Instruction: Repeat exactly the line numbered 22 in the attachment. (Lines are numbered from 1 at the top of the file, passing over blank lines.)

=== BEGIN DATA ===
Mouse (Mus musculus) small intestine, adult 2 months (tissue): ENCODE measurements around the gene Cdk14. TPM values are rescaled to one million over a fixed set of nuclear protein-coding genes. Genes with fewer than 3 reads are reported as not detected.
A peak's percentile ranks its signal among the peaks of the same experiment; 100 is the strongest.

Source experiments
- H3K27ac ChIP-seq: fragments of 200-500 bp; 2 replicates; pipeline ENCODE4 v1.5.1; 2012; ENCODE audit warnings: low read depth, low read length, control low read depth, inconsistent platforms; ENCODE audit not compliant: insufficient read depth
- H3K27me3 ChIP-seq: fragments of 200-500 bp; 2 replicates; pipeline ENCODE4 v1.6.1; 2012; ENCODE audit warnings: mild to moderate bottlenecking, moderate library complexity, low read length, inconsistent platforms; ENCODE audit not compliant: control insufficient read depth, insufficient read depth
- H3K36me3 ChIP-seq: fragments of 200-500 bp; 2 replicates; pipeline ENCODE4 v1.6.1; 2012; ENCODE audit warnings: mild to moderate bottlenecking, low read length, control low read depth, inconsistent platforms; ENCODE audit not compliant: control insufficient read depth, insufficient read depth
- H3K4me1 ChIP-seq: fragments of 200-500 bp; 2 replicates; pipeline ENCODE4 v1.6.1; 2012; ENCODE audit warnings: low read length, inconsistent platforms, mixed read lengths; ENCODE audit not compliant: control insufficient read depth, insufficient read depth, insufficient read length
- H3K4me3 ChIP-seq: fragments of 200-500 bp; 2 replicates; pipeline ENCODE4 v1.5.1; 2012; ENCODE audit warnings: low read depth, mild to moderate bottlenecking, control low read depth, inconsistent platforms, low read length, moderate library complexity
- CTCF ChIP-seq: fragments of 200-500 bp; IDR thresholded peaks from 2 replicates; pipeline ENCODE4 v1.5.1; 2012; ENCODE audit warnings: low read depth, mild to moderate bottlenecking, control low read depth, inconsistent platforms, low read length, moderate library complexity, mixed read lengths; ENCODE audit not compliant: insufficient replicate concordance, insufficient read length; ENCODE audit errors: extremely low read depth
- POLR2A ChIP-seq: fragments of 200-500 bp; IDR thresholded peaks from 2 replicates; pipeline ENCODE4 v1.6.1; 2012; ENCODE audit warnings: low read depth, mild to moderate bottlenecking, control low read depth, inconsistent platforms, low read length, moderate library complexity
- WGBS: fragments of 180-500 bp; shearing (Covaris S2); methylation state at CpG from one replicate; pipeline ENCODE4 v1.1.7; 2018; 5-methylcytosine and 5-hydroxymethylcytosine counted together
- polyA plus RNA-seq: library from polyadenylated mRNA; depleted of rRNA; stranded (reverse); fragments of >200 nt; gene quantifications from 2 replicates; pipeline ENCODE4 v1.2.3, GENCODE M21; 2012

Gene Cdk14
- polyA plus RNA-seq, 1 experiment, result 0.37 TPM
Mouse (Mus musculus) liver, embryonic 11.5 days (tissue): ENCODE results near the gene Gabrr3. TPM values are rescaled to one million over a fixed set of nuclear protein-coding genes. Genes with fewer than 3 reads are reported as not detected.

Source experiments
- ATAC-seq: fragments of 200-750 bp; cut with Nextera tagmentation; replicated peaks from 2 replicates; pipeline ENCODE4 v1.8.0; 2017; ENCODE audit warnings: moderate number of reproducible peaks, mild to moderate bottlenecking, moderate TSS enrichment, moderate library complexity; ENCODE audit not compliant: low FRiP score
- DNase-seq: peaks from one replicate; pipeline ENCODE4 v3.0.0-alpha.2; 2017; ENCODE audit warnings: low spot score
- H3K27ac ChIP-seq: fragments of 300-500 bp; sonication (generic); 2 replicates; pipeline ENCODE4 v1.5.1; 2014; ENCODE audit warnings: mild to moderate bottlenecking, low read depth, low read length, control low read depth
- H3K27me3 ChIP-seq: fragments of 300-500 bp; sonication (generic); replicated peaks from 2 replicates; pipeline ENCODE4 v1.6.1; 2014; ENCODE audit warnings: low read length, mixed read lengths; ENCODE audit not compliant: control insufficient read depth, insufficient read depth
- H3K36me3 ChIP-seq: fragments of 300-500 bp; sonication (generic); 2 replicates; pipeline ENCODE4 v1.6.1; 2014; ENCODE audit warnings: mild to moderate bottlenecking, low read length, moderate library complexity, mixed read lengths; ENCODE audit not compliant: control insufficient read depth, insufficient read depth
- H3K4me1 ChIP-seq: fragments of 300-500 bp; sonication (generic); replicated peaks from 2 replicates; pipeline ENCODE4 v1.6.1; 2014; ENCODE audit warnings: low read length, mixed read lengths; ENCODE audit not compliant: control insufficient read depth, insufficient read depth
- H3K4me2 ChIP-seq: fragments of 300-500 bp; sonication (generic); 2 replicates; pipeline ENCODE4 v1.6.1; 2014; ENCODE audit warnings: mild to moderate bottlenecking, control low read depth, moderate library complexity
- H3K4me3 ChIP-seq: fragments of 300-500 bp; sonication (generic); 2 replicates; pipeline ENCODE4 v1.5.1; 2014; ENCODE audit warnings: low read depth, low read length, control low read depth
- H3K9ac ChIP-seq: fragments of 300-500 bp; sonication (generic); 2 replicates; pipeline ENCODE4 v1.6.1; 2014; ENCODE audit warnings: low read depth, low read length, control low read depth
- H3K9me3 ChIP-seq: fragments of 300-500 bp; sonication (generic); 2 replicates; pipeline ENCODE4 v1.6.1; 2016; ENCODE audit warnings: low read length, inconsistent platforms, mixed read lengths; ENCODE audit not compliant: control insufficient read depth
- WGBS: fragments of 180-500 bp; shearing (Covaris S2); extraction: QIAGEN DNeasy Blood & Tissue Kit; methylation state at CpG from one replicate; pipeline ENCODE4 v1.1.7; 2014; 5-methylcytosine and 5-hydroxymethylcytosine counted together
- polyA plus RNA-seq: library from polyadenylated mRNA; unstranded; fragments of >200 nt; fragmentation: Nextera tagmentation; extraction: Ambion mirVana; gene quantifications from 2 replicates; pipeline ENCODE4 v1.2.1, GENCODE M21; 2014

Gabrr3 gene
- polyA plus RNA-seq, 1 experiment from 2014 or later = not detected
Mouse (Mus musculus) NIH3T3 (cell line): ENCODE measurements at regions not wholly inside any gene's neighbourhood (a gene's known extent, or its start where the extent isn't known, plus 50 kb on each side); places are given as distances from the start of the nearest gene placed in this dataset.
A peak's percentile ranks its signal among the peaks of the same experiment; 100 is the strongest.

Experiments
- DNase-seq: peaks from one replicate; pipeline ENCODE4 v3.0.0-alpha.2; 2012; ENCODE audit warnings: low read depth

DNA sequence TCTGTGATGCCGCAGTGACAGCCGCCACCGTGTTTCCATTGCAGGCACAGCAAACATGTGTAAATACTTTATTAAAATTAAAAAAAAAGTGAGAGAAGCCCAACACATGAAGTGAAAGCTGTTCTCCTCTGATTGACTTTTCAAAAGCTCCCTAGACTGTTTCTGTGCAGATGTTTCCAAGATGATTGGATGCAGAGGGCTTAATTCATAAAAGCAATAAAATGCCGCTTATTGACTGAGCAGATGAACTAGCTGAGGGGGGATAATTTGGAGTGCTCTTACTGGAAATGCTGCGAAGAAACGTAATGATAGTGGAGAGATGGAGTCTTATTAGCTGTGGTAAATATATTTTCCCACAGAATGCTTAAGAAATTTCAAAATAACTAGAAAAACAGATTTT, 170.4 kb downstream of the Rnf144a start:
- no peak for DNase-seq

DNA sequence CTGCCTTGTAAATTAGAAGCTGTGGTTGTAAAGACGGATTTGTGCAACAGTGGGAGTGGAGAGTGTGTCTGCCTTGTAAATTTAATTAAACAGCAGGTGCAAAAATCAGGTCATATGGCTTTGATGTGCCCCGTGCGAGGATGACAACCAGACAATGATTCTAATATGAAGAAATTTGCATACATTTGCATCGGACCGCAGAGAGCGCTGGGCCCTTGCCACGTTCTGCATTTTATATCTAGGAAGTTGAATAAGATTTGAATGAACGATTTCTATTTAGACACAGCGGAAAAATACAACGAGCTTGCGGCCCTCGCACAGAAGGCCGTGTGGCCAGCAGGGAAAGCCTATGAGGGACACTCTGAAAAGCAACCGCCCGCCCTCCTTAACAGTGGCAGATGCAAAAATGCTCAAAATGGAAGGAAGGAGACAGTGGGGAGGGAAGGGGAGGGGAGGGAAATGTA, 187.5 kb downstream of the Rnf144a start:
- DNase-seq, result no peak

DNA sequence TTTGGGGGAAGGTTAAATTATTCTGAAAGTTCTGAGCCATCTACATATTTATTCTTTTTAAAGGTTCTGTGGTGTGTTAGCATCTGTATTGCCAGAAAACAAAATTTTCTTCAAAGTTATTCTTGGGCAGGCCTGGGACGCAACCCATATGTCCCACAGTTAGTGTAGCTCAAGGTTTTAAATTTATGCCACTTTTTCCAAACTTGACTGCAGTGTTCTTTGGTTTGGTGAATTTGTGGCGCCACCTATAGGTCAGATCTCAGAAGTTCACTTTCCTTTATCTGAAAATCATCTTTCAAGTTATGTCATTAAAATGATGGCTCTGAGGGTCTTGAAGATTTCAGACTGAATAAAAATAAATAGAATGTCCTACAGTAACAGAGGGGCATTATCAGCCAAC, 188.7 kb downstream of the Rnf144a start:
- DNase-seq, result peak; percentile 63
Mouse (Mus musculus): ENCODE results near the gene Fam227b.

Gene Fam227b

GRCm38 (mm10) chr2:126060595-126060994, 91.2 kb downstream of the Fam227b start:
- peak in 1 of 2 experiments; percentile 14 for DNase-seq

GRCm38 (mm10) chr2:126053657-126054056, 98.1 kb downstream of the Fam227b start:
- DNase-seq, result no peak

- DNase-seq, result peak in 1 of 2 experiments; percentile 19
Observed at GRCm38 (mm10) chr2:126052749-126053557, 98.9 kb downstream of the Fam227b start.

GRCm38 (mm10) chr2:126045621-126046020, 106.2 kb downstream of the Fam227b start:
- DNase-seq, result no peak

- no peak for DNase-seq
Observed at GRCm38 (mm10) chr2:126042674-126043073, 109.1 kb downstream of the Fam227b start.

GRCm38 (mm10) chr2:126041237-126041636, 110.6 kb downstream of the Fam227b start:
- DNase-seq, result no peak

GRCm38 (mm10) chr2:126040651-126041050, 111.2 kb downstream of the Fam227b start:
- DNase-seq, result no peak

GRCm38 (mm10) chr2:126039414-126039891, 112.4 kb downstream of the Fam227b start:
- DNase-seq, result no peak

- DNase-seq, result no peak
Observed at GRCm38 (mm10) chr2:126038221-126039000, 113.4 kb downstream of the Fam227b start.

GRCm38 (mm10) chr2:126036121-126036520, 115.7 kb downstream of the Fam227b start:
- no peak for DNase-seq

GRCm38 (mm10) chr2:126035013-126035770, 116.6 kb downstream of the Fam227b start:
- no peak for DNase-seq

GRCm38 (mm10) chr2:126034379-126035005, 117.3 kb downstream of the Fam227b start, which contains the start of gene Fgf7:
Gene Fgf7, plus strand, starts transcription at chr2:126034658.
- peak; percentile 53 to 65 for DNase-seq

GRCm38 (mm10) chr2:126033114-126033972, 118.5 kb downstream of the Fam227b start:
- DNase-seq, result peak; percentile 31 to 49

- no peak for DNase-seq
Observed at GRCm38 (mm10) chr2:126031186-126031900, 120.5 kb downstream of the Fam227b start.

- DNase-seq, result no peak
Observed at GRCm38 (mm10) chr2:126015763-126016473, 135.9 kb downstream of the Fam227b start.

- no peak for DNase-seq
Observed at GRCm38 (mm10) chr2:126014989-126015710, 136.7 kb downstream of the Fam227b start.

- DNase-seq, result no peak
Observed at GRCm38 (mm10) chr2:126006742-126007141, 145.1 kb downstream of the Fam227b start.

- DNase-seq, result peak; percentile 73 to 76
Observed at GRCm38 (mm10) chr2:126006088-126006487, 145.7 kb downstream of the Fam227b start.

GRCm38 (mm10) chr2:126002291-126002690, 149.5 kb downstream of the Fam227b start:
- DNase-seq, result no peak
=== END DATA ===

- H3K4me1 ChIP-seq: fragments of 300-500 bp; sonication (generic); replicated peaks from 2 replicates; pipeline ENCODE4 v1.6.1; 2014; ENCODE audit warnings: low read length, mixed read lengths; ENCODE audit not compliant: control insufficient read depth, insufficient read depth